On December 23, 2006, one of Iowa's largest and most successful bingo operations closed down amid an ongoing criminal investigation of the "financial irregularities" that the Boys and Girls Club experienced in Black Hawk County. In an unprecedented move, the Iowa Department of Inspections and Appeals has canceled the charity's gaming license. According to the club's board chairman, the Iowa Division of Criminal Investigation is still looking into the bingo-related losses that total in tens of thousands of dollars.
Board Chairman, Chris Harshbarger, said that the club is still trying to recover from the losses they have suffered. They are looking into accusations that the charity's ex top executive has used the personal funds of the club's credit card and mishandled the uncounted money that came from the bingo games. The former director of the organization, Michelle Gholston, was forced out of office last April because of this incident.
Gholston admitted that she collected unemployment benefits while she was still receiving a salary from the club, but she denies any wrongdoing on her part that could have caused the club's financial disaster. For several years, one of the major resources of profits for the Boys and Girls Club was their bingo games, which were attended by hundreds of players at the Cedar Falls Bingo Hall 4 nights every week. Back in 2001, the club was the most successful bingo operation, earning about $1.3 million in annual gross receipts. But last year, state officials called the attention of the club officials to the fact that they have failed to file their financial statements, which must contain the revenues and expenses of the club.
At that point in time, the board of directors of the organization was in disarray. Only a handful of meetings were held despite the fact that the club spent $200,000 more than they earned that year. The Bingo Games, which had previously been the major source of income for the club and their projects, became a major financial burden. According to Federal tax records, the bingo games were losing around $3,000 per month. Michelle Gholston was hired to operate the club back in 2002, but almost all of the board members said that they were concerned with her performance and the way she ran the club.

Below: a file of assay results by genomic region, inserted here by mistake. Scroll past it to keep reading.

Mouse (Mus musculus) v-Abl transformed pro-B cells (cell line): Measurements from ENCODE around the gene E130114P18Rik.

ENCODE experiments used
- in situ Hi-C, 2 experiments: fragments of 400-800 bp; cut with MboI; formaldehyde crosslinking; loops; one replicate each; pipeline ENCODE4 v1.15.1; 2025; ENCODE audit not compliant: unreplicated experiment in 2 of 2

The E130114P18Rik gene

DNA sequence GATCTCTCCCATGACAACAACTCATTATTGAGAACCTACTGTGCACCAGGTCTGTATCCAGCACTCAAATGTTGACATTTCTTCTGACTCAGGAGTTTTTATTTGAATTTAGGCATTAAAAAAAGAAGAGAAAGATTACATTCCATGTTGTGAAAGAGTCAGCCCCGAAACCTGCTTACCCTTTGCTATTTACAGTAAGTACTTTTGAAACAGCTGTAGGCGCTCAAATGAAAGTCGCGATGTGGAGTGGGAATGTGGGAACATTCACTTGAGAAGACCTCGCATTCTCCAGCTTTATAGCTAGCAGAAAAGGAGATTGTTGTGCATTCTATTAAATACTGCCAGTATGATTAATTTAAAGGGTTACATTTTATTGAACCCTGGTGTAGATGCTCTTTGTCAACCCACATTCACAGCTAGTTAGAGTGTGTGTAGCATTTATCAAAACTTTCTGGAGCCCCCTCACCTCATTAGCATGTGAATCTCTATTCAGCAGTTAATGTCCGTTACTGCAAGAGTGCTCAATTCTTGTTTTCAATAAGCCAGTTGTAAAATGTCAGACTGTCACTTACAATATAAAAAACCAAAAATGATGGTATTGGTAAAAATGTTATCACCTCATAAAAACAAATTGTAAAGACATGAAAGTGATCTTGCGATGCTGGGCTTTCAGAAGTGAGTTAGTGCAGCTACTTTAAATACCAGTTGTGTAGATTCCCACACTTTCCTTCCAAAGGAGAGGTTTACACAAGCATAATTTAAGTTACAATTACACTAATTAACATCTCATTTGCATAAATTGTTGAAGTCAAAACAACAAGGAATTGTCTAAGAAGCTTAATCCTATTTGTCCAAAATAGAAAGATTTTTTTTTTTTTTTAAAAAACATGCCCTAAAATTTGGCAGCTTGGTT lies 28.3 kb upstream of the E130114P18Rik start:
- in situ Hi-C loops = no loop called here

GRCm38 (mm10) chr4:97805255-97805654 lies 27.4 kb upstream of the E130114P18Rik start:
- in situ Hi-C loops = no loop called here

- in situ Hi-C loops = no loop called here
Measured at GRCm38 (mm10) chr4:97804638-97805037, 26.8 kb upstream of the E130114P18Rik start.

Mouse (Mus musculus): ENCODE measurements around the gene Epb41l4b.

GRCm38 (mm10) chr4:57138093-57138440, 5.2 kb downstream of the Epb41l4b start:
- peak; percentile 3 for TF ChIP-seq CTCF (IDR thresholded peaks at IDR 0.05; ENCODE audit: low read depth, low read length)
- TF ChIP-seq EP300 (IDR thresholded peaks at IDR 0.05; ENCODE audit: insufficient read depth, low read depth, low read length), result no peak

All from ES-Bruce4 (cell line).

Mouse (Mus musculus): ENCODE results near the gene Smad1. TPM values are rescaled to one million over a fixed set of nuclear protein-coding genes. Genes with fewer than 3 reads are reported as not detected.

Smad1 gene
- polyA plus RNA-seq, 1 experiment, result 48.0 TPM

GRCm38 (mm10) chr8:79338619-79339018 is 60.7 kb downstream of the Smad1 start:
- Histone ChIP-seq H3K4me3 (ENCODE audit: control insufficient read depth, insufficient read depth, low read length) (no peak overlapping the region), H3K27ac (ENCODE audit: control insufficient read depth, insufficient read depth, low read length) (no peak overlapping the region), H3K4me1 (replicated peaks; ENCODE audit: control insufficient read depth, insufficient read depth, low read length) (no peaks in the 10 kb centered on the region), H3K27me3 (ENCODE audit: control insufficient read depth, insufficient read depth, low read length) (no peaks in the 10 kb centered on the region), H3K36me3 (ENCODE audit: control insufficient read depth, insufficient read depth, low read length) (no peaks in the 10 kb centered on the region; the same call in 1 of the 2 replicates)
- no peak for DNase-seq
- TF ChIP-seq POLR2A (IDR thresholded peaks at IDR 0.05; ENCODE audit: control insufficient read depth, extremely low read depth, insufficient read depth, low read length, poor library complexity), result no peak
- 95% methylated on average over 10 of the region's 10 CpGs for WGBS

Board members also said that she failed to raise the level of profits earned from bingo games. Gholston collected wages of $45,320 in 2005, but according to her, the board never evaluated her performance during her last 3 years of employment. The Board Treasurer, Chuck Shirey said that the board spoke to Gholston about her needing to find employment elsewhere.
At the time that Gholston was forced out of her position, the state officials were already pressuring the club to file financial reports on their bingo games. Telisa Burt, Head of the Boys and Girls Club Board, resigned in order to accept a job in the federal government, and in June, the state launched a criminal investigation of the case, even issuing a subpoena for the organization's financial statements.
Club officials then surrendered 7 boxes of documents, and in September, the Department of Inspections and Appeals notified the club that their charitable gambling license was being canceled. The cancellation is now being appealed by club officials, saying that many violations, including the alleged money transfer from the bingo account to an unidentified checking account, as well as the alleged failure to pay the "only legal expenses" from the bingo accounts.
Last July, a new Board of Directors took over the operation of the charity, led by Chris Harshbarger, a business executive from Waterloo. At a recent state hearing, Harshbarger said that a lot of issues were dug out after Gholston was forced out of office.
These issues are:
1.) There are about $184,000 in overdue bills dating back to 2004. Gholston allegedly issued some checks to pay the bills, but she did not mail them to the person concerned. This is a charge that Gholston vehemently denies.
2.) The Boys and Girls Club records also indicate that Gholston used the club's credit card to buy $2,500 worth in personal shopping expenses, but failed to reimburse the club. Gholston denies this charge, stating that she indeed used the credit card to make some personal purchases, but she repaid the club.
3.) Harshbarger also claimed that some club employees saw Gholston go to the bingo hall many times and leave with loads of cash. Yet Gholston said that the employees' allegations are just lies.
4.) A computer that contains e-mails and the financial records of the Boys and Girls Club was stolen in 2005 and never found. The club also could not locate a considerable amount of goods that were donated by a businessman from the Waterloo area. Gholston said that she is not responsible for those problems.
5.) Some of the financial records submitted to the state officials by the club also appeared to have been tampered with. The 2 employees that were responsible for the said tampering are Mr. Meeks and Mr. Neelans. Neither of the men aired their statements at the state hearing, nor could they be reached for comment. State Records show that 29 year-old Meeks is a convicted criminal. He has been convicted of different offenses like 21 counts of theft, forgery, unauthorized use of credit cards and probation violations. Harshbarger said that they did not know why the club hired Meeks to manage the bingo concession stand. The spokesman for the Iowa Department of Inspections and Appeals, David Werning said that there are no rules regarding employing convicted felons into state-licensed bingo operations.
Monday, January 01, 2007